By Katelynn Richardson
Daily Caller News Foundation
Three Republican representatives asked the Supreme Court recently to hear their lawsuit against former Speaker of the House Nancy Pelosi over fines imposed for violating the House of Representatives mask mandate in 2021.
Republican Reps. Thomas Massie of Kentucky, Majorie Taylor Green of Georgia and Ralph Norman of South Carolina sued after they were fined $500 each for entering the House floor without masks in violation of a rule Pelosi imposed in 2020. Their petition, filed Nov. 21, asks the Supreme Court to consider whether the rule violates the 27th Amendment’s requirement that changes in compensation not take effect until after the next election.
TRENDING: Psalm 27: Pray like Jehoshaphat
“In addition to concerns about pay increases, the Founders were also greatly concerned that diminishing congressional pay could be used to pressure Members from exercising independent judgment, which could prevent qualified men of modest means from serving in the new national legislature,” the representatives wrote in their petition.
“[F]inancial retaliation against members of Congress is a tool by which Members’ independence can be degraded,” they wrote. “It is crucial that the Twenty-Seventh Amendment be given effect, lest there be another means by which members of Congress are subjected to retaliation for their decision to act in accordance with the desires of their district rather than the desires of the Speaker of the House.”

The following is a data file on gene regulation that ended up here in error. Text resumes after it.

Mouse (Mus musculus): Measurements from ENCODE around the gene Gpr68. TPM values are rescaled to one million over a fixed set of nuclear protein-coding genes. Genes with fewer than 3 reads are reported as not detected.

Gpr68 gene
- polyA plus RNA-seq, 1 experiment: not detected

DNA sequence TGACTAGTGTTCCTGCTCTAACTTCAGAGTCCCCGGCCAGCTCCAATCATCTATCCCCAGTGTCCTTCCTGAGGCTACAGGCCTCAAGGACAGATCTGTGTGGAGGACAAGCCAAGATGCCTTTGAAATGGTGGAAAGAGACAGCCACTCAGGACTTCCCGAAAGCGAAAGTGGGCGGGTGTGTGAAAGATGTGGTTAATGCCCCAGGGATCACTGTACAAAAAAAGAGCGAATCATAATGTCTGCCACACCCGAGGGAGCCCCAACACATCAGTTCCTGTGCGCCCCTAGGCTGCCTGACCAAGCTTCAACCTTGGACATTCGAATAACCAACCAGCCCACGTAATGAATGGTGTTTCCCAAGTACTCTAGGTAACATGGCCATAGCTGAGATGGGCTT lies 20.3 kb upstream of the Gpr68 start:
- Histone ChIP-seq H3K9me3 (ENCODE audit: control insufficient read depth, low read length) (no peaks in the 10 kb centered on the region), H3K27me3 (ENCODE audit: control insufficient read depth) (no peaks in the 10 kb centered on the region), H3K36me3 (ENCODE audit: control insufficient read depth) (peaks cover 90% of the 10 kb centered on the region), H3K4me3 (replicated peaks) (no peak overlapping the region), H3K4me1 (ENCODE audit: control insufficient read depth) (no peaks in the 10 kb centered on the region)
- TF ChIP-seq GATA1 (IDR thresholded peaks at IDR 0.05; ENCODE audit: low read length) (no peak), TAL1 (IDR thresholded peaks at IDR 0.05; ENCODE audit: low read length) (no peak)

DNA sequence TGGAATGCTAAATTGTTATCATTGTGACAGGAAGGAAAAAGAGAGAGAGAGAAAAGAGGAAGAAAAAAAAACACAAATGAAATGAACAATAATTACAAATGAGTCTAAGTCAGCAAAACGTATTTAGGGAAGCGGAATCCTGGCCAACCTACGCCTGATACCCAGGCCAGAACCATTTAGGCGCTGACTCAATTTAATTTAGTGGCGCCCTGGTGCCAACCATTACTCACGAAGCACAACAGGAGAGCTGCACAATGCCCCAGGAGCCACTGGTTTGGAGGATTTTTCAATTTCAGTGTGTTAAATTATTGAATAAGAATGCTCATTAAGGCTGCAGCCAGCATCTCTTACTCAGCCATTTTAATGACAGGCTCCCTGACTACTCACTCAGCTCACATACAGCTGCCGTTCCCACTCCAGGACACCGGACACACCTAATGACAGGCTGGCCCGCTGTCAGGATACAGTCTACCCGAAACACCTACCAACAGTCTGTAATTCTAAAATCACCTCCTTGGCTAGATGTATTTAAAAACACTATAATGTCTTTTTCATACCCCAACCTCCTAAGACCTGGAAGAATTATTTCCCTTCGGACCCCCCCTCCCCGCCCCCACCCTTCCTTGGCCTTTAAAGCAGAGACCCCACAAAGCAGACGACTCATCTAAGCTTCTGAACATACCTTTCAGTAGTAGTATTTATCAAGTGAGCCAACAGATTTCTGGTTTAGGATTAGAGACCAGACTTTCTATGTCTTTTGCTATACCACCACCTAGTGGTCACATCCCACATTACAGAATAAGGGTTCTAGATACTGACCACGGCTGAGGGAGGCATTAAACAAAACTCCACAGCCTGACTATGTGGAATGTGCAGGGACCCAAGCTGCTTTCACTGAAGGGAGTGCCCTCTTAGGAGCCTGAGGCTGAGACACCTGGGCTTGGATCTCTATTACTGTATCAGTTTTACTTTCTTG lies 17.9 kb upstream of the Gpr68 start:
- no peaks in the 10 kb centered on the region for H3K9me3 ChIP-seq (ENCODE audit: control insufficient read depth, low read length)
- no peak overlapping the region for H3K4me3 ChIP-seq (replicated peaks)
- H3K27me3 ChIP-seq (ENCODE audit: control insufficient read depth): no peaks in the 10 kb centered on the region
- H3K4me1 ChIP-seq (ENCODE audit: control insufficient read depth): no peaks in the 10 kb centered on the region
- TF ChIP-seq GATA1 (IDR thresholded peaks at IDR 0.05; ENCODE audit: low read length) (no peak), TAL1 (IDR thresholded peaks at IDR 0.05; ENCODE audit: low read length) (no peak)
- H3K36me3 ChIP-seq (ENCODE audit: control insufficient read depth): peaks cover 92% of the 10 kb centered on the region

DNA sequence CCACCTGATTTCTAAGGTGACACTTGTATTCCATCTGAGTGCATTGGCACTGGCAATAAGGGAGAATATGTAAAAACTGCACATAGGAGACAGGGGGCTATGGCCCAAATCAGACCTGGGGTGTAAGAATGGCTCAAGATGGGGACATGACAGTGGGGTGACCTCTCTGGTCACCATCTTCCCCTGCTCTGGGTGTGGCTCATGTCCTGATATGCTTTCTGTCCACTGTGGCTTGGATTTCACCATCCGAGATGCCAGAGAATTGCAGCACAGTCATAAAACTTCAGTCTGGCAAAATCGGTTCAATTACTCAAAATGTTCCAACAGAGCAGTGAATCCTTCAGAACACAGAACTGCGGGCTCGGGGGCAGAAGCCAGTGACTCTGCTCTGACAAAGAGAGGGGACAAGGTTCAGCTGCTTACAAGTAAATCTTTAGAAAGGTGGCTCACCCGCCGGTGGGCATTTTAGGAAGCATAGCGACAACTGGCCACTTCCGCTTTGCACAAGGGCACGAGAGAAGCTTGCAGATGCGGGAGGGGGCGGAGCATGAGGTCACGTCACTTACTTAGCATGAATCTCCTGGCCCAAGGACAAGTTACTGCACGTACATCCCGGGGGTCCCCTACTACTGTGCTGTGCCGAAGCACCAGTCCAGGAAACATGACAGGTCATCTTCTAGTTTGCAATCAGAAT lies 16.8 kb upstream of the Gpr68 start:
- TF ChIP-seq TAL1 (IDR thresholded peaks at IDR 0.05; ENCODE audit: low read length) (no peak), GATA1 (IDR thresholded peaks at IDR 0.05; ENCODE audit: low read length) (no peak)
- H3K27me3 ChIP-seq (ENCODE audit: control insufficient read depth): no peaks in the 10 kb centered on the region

The attorneys in our lawsuit against Speaker Pelosi just filed a Petition for Cert at the Supreme Court.
Pelosi imposed salary reductions on me, @RepMTG, and @RepRalphNorman for our refusal to wear a mask in 2021. At issue: is the 27th amdt. to the Constitution even enforceable? pic.twitter.com/4sjiSGPpWN
— Thomas Massie (@RepThomasMassie) November 28, 2023
The District of Columbia Circuit Court of Appeals held in June that the Constitution’s Speech or Debate Clause makes Pelosi and other named defendants, former House Sergeant at Arms William Walker and House Chief Administrative Officer Catherine Szpindor, immune from the lawsuit.
“[W]e hold the defendants have immunity from suit because the adoption and enforcement of the Resolution were legislative acts within the jurisdiction of the House,” Judge Neomi Rao, a Trump appointee, wrote for the majority.
The representatives told the Supreme Court that allowing the lower court’s opinion to stand would render the 27th Amendment “non-justiciable” and “open the floodgates to unfathomable discipline.”
“The House Rules, under this Doctrine, could impose physical punishment, flogging, or even more medieval forms of punishment, upon members and, under the D.C. Circuit’s precedent, no judicial remedy would be available, the Eighth Amendment notwithstanding,” they argued.
This story originally was published by the Daily Caller News Foundation.
Content created by The Daily Caller News Foundation is available without charge to any eligible news publisher that can provide a large audience. For licensing opportunities of our original content, please contact [email protected].